With the nice weather we've been having, recently I took a nice long evening ride, right after work. My route was a long loop, from my office on Hampton, down the Oak Leaf Trail to the Art Center, then out the Hank Aaron Trail to the Pettit Ice Center, then up the Honey Creek Parkway to North Avenue, North Avenue back to the OLT, then the OLT to Shorewood. Overall, it was absolutely great to see so many bikers out. A few observations:
1. On the OLT it was a steady stream of cyclists headed North, most of whom seemed like bike commuters on their way home from work (including several GSB members). I estimate I passed 100 cyclists headed North on the OLT between Capitol Drive and the Art Museum. Shorewood, White Fish Bay and the Eastside seem like fertile ground for GSB's message of encouraging more folks to bike to and from work. The safety and ease-of-use that the OLT offers (along with record high gas prices), should help to attract this year a record number of people on the Eastside to try the bike commuting lifestyle.
2. As to the Hank Aaron Trail, the East end of the HAT is rather difficult to follow, as it winds its way from the Summerfest Grounds through the Third Ward to Canal Street. I even managed to make a couple of wrong turns, and the whole time it felt like I was not following a natural route. The Friends of the HAT should be encouraged to either better mark the trail in that area (more and/or larger signs?), come up with a better way to mark the trail in that area (how about a series of blue dots every 10 to 20 feet on the road?), or come up with a different route for the trail through that area.
3. I was really surprised as to the difference in bike traffic levels between the OLT and the HAT. Bike traffic (and pedestrian traffic) on the HAT was very light. The low level of traffic I observed on a nice warm spring dayon the HAT, was comparable to what one would see on a cold or snowy winter day on the OLT. Don't get me wrong, once you get out to near Miller Park, it’s a great beautiful trail -- but based on what I saw yesterday, there is work to be done in surrounding neighborhoods to encourage use of the trail.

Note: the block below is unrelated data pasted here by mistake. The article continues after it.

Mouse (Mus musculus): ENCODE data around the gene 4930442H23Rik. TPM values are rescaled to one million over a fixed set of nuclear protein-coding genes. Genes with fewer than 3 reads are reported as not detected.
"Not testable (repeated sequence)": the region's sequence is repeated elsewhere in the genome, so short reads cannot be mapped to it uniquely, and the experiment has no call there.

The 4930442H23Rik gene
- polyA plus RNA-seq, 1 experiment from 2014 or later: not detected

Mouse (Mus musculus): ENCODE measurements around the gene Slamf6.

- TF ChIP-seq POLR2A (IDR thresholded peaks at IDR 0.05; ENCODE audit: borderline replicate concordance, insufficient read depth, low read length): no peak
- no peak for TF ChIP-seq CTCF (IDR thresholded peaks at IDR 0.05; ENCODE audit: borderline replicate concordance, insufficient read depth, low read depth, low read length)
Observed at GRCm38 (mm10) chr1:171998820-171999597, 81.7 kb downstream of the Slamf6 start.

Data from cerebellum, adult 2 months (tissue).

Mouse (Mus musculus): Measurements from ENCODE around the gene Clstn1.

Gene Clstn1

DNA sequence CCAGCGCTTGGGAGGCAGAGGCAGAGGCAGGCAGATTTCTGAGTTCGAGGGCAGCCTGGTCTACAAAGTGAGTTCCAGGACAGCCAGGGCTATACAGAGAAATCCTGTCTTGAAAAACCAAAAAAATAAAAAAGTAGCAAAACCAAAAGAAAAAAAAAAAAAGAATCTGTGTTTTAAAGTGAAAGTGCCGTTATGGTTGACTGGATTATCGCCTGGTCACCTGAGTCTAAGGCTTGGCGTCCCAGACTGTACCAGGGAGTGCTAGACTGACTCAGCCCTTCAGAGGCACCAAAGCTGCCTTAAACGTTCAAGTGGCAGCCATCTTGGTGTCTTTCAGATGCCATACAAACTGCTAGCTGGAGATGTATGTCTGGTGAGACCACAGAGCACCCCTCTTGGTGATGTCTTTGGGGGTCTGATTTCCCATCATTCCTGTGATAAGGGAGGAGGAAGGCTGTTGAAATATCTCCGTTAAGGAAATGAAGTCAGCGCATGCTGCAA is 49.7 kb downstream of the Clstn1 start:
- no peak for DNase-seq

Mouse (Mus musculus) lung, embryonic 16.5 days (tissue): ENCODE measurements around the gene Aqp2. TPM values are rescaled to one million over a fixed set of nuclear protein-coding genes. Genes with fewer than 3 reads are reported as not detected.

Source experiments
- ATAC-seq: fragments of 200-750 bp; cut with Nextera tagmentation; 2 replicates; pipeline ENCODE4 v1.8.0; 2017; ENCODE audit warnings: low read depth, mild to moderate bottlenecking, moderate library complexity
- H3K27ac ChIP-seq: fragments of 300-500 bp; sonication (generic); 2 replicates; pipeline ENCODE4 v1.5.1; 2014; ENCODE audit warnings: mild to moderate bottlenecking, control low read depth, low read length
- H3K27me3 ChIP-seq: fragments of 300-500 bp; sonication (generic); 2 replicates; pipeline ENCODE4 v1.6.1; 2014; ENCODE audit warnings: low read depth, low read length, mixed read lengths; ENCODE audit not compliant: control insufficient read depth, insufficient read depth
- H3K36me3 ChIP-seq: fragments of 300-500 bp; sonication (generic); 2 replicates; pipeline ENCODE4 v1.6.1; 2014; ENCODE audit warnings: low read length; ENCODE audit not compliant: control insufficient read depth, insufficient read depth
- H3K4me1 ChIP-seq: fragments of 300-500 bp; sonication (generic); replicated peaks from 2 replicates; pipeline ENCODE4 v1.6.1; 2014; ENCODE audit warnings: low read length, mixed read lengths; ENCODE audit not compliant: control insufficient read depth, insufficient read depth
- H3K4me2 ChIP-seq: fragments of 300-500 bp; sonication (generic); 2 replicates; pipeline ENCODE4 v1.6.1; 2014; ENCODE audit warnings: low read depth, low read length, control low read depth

4. As to North Avenue, I saw very few (less than 10) bikers in my long ride East on North Avenue. Those few I did see were high schoolers or college age guys on stunt bikes. Such bikes probably make a lot of sense around there (given the poor condition of the roads, and given how high speed on a bike there is generally not a great idea, because I was getting cut off several times by turning drivers or drivers leaving driveways). Such made me all the more appreciate the OLT, the HAT, and being able to bike North along Lake Drive. I greatly appreciated, however, the bike lanes that are on North Avenue, and they did seem like they were serving their intended purpose. There’s work to be done in the neighborhoods around North Avenue to educate drivers or to deter bad/unsafe driving, and there’s work to be done to ensure there are more safe routes for cyclists in that area.
5. I saw the first bike cops of spring along North Avenue– always a welcome and good sign. Welcome back guys, and best wishes for a safe biking season. (Kahuna)